Doll making, a new employment avenue in Tripura

Joynagar (Tripura), Sept. 27 : The history of India from ancient times to the present day has been depicted in a collection of dolls put together by Shukla Chakraborty in Tripura.

For Shukla Chakraborty dolls were her best friends during childhood and still remain so at 47 years of age but for a different reason.

Shukla, who was just a housewife till a few years back, is now a famed entrepreneur in cloth dolls in Tripura.

Without any formal training in doll making, Shukla accidentally discovered her passion for making dolls when she had first made one for her daughter's work education project.

This encouraged her to make few more. She then displayed them at the Industrial Fair and in which all her dolls were sold at a good price.

“I first made a doll for my daughter’s work education which was highly praised by everyone. They asked me to make and display dolls during Industrial Fairs in the year 1997. I opened a sales counter which had a very good response,” she said.

She received an invitation from the North Eastern Development Finance Corporation Ltd. (NEDFi) to participate in fairs held out of the state.

Unlike most other cloth dolls made elsewhere in India, the most striking feature of Shukla's dolls remains the faces which are made realistic.

She makes the face for the dolls out of a deco-fix, a mixture readily available in the market used for fixing screws in walls.

Instead of sewing cloth and stuffing with cotton, the bodies of the dolls are made by wrapping strip of cloth around an iron wire frame.

The limbs, fingers and the torso of the dolls are also made of cloth. The fingers are then fixed to the limbs and arms with glue.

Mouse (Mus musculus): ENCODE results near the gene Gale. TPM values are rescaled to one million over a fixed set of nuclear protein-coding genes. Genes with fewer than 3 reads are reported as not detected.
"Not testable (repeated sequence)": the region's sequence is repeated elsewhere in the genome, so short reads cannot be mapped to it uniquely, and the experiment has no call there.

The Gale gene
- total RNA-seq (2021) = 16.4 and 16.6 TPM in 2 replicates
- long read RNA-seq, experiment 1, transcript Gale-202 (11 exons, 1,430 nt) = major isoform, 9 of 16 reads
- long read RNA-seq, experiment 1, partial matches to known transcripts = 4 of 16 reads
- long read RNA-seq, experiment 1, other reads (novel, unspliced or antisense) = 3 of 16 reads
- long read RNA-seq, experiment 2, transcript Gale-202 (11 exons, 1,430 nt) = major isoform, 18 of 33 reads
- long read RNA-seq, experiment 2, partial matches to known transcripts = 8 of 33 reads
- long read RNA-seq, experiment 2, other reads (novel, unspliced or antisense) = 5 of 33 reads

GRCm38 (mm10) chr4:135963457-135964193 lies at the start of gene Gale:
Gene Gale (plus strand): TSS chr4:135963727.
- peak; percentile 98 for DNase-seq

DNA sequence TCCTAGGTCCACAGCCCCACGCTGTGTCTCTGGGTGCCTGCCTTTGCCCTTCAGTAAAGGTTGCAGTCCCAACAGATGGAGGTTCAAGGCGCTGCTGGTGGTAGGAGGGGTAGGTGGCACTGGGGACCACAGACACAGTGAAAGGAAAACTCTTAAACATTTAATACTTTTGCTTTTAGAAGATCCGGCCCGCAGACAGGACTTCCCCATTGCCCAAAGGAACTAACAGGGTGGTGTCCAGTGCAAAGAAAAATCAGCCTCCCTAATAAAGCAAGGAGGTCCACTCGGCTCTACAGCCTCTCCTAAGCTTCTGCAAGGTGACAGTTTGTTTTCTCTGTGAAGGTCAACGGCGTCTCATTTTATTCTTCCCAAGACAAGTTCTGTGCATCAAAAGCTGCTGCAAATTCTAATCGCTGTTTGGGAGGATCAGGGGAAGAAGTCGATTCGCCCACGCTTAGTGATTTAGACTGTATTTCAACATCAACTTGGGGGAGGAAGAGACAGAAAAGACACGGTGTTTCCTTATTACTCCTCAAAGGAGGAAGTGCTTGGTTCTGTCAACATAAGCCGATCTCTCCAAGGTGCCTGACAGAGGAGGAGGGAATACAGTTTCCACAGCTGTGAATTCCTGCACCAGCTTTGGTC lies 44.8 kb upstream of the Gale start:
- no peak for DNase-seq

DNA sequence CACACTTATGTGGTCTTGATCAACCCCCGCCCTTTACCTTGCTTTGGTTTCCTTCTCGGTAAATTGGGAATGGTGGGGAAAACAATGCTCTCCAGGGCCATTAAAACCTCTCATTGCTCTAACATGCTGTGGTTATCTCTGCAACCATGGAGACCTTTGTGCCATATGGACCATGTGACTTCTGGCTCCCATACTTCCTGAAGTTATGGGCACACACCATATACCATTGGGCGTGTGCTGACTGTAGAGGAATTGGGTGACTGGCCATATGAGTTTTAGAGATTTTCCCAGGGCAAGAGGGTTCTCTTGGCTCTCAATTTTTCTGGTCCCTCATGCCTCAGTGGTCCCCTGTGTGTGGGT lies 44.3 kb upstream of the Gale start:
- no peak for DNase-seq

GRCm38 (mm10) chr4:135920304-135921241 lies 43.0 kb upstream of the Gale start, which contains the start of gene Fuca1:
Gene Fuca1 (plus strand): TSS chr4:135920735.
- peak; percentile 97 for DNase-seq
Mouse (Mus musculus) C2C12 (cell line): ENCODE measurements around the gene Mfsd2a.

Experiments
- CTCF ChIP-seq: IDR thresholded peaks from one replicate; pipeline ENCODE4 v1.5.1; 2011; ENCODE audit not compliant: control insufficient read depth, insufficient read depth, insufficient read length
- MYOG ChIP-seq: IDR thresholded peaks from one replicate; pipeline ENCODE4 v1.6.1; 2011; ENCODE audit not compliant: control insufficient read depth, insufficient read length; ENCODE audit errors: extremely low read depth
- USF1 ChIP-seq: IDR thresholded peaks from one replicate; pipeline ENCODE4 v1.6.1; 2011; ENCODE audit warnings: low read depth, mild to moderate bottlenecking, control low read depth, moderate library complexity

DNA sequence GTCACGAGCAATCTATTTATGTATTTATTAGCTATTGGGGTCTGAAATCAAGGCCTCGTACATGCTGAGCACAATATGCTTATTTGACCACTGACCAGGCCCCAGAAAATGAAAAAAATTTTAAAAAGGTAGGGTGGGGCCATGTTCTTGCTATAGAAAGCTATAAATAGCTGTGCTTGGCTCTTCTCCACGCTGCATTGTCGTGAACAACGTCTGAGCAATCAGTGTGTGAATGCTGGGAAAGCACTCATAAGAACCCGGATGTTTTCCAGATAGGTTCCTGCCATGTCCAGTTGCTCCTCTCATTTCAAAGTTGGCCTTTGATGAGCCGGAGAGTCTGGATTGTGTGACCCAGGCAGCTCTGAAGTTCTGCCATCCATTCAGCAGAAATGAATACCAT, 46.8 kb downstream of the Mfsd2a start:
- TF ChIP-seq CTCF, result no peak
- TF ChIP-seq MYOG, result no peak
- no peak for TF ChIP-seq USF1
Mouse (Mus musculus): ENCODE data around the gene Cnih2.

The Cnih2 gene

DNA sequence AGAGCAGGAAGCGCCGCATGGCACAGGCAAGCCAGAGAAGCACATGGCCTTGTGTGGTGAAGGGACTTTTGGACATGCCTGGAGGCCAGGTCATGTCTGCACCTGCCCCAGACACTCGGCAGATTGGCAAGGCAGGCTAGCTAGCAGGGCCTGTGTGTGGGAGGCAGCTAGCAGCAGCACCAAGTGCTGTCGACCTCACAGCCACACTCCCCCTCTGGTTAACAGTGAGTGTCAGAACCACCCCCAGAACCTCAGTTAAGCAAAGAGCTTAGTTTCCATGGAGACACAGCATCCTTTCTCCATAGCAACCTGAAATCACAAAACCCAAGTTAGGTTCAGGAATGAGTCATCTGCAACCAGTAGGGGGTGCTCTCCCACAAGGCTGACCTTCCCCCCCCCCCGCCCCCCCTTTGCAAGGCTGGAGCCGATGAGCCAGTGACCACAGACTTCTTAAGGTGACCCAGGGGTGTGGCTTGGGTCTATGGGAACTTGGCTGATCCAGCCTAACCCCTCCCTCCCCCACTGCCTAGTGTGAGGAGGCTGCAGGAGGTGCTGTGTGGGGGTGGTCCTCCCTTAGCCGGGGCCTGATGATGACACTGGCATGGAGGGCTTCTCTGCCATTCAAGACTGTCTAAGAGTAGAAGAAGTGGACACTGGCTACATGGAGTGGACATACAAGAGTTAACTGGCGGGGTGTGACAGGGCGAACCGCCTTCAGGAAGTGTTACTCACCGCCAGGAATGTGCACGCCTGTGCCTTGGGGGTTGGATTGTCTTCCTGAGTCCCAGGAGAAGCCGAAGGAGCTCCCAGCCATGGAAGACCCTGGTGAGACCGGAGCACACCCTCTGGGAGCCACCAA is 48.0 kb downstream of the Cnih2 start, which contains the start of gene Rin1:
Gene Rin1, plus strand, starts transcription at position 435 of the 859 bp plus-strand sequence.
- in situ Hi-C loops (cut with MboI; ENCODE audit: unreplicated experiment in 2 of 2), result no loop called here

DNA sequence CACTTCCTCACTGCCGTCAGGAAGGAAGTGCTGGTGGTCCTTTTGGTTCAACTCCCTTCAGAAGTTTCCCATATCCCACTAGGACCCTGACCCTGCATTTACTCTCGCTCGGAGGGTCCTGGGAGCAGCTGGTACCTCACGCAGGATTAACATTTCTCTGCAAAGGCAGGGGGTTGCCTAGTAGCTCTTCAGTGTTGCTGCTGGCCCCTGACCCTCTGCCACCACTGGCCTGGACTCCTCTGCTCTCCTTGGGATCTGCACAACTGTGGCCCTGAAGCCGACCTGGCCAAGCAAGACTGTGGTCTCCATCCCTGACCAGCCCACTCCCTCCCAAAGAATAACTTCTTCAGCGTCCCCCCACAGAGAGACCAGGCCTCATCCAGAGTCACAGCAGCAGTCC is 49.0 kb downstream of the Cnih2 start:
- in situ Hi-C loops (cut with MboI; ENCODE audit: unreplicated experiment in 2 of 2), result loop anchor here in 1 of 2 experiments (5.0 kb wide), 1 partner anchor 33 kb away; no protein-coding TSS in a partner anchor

The accuracy in gestures of the hand and body is provided because of the accurate cloth patterns used for the body of the dolls and the special way the wire frame is assembled. She then fixes appropriate clothing and jewellery to the doll.

Her dolls depict different tribes, art and culture of northeast India, Indian classical and folk dances, Gods and Goddesses and costumes from India as well as other nations.

The cloth dolls are in high demand not only in the state but also outside.

There is a huge demand for the dolls. We have dolls symbolizing people from all states of India and even different foreign nations,” she said.

After participating in different fairs in Guwahati, Shillong, Sikkim, last year, she participated at the International Trade Fair (ITF) in New Delhi, where the sale was very good.

This year also she got invitation from the ITF. She has started collecting the dolls. But now she is not alone as many more have joined her.

Recently, Shukla trained 50 women at Mohanpur under NEDFI's sponsor, 20 members' team under Arkaneer (NGO). At present 15 women of the Adibashi Mahila Samiti are being trained by her.

"I first saw this type of dolls in the Industrial Fair and was interested to learn how to make them. So, I learnt doll making at the Adibashi Mahila Samiti. At present, I am making them here,” said Sarbari Debbarma, a trained doll maker.

I earn well, Shukla added. A doll is sold between Rs. 100 to Rs 120. Special dolls like idols of Radha-Krishna are sold between Rs 300-350.

Another trainee, Sanghita Barari said that she had a doll in her house and was interested in learning how to make it. After completing her education, she joined Shukla's doll making training centre to learn the process of making the dolls.

"Here I can apply my creativity and at the same time I can take this as my source of income. These dolls can be good decorative items and one can offer them as gifts,” said Sanghita.

Dolls represent the culture of a nation. The rich cultural heritage of a country over the ages can be vividly depicted through dolls.

From ancient times, dolls of various types fascinated children and helped them develop their intellect and imagination.

From early times, various materials have been used to make toys and dolls. The oldest toys date back 5,000 years ago. This is evident from the remains collected at Harappa-Mohenjodaro, which date back to the Indus valley civilization.

At one time dolls were given away as wedding presents to the child bride. Today, they depict Indian life and culture. (With inputs from ANI)